but because humans have a more limited range of color
perception, the UV pattern is relatively unobtrusive.
Product testing for UV glass and films is now focusing on
which patterns are best at deterring birds while requiring
the least amount of window coverage.
Netting and screens: Subtle netting placed a few inches
out from the glass can soften a bird’s impact. Some screens
can be attached with suction cups or eye hooks, according
to American Bird Conservancy’s Bird-Friendly Building
Guide, while larger installations may require a specialist.
Investigate Envelope Improvements
If your budget allows for a larger investment into the
envelope, you may be able to find a multi-faceted solution
that takes care of other problems in addition to cutting
down on bird collisions, notes Bates.
“Facilities managers are just as concerned about birds
roosting and defecating on the buildings. It’s unsightly
and unsanitary and it also causes excess weathering of
materials,” Bates says. “One of the things we’ve imple-
mented is a very thin suspended wire above the canopy to
deter roosting. They’re basically imperceptible and have
proven to be very effective on bird roosting.”
One recent project, the U.S. Embassy in London, required
a specialized solution. The building was designed as a glass
cube, leading to outcry from local citizens concerned about
unusual species that live in and migrate through the area.
Kieran Timberlake opted to add a tension ethylene tetraflu-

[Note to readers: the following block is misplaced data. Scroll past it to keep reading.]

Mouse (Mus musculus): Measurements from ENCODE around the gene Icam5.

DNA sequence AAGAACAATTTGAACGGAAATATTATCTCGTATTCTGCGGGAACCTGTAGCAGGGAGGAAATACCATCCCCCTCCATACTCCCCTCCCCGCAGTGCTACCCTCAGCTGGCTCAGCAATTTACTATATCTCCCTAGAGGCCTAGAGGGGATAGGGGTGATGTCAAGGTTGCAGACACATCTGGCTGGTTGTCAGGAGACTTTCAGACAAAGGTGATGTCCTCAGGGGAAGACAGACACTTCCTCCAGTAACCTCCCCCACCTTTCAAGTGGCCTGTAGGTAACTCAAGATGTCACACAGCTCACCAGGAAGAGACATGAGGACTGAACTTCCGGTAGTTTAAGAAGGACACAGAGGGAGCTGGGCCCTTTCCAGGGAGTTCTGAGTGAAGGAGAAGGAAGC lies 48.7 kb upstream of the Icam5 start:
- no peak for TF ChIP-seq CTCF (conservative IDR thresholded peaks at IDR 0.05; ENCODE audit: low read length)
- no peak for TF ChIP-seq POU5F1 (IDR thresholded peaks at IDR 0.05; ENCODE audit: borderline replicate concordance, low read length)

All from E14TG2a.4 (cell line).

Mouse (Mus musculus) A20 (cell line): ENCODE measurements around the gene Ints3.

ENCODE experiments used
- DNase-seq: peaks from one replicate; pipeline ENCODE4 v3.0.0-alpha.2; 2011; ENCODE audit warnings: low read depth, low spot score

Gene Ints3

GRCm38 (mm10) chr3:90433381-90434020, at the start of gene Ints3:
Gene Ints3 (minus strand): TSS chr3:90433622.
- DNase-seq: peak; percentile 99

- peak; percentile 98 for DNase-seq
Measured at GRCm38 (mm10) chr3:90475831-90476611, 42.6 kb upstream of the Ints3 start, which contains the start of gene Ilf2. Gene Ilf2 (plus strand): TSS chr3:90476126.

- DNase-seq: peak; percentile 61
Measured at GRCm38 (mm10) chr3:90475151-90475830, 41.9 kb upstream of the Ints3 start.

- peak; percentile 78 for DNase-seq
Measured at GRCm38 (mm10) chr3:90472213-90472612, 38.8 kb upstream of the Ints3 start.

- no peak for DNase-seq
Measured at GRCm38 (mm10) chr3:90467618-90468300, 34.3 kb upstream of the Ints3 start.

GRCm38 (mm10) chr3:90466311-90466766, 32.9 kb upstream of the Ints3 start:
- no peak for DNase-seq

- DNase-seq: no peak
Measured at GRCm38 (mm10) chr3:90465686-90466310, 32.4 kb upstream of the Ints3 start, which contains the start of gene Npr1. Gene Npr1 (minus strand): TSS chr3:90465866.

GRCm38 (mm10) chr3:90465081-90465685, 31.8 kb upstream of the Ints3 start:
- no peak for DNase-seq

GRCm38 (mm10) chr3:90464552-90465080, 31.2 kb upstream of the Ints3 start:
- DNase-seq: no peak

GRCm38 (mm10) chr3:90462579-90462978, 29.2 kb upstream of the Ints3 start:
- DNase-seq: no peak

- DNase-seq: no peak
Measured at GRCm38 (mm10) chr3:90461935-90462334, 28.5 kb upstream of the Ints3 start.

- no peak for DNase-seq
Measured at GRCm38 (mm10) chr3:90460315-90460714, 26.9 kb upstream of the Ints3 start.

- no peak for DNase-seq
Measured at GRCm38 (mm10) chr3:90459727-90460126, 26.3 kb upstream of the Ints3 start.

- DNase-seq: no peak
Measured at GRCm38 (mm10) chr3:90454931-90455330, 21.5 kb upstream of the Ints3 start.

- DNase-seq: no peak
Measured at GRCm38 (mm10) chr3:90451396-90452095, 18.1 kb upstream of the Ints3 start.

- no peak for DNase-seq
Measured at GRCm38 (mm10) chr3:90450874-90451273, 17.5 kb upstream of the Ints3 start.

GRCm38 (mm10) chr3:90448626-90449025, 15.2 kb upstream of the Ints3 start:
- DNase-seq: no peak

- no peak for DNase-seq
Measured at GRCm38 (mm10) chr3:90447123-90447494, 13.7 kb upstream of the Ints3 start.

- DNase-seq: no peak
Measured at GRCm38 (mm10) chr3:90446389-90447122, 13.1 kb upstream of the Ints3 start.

oroethylene (ETFE) membrane as an outer envelope, creat-
ing a structured surface that provides a unique appearance,
preserves the glass, and eliminated reflection issues.
“We also had a pattern implemented on the ETFE itself
like the one that’s also embedded in solar panels,” notes
Bates. “That way, we can moderate the solar radiation on
the inside and improve bird strike performance.”
Other areas of the building still have exposed glazing,
so the architect designed a specialized frit that acted as a
clever design element in addition to a safety feature.
“The fritting has to be such that the space between dots
is no bigger than the palm of your hand,” says Bates. “We
set up a grid of these dots in a star pattern, which enabled
us to create a visual scene with a little American iconography
while also integrating proven bird-safe architecture.” B
Janelle Penny email@example.com is senior
editor of BUILDINGS.
1) Small Frits
Examine potential frit patterns from a
distance. How well can you make out the
dots? If you have a hard time distinguishing between them, it will be even harder
for birds, who may perceive the dots as
small clouds on the horizon. Ideal frits are
prominent and arranged into patterns, such
as stripes or larger shapes, to drive home
the point that your window is not sky.
2) Indoor Patterns
Films or tapes attached to the inside of
your glass may not ameliorate the whole
problem because the outside of the
windows is still reflective. Depending on
the angle, birds may not see your film at
all thanks to the reflection on the outside.
The best films and tapes attach to the
outside to help break up the glare.
Giant patterns of hawks and owls (such
as the one at right) are popular choices
because many people believe smaller
songbirds will fear the predators, but
this is rarely the case, Sheppard notes:
“Birds don’t recognize silhouettes as
dangerous. They just recognize it as
something they can fly around.” If
you’re sold on window films, Bates recom-
mends working with an architect to design
a film that mimics frit patterns.
3 TACTICS THAT DON’T WORK
COMPARISION OF DIFFERENT RETROFIT OPTIONS
MATERIAL EFFECTIVENESS COST APPLICATION APPEARANCE LONGEVITY UPKEEP
solutions ★★★★★ ★ ★ na na
Netting ★★★★★ ★★ ★★★ ★★★★ ★★★
Window film ★★★★★ ★★★★ ★★★★★ ★★★ ★★★★
Screens ★★★★★ ★★★ ★★★★ ★★★★★ ★★★★
Shutters ★★★★★ ★★★★ ★★★★★ ★★★★★ ★★★★
Grilles ★★★★★ ★★★★ ★★★★★ ★★★★★ ★★★★
Replace glass ★★★★★ ★★★★★ ★★★★★ ★★★★★ ★★★★
5 stars/$ = Highly effective Expensive Easy Attractive Long-lasting Minimal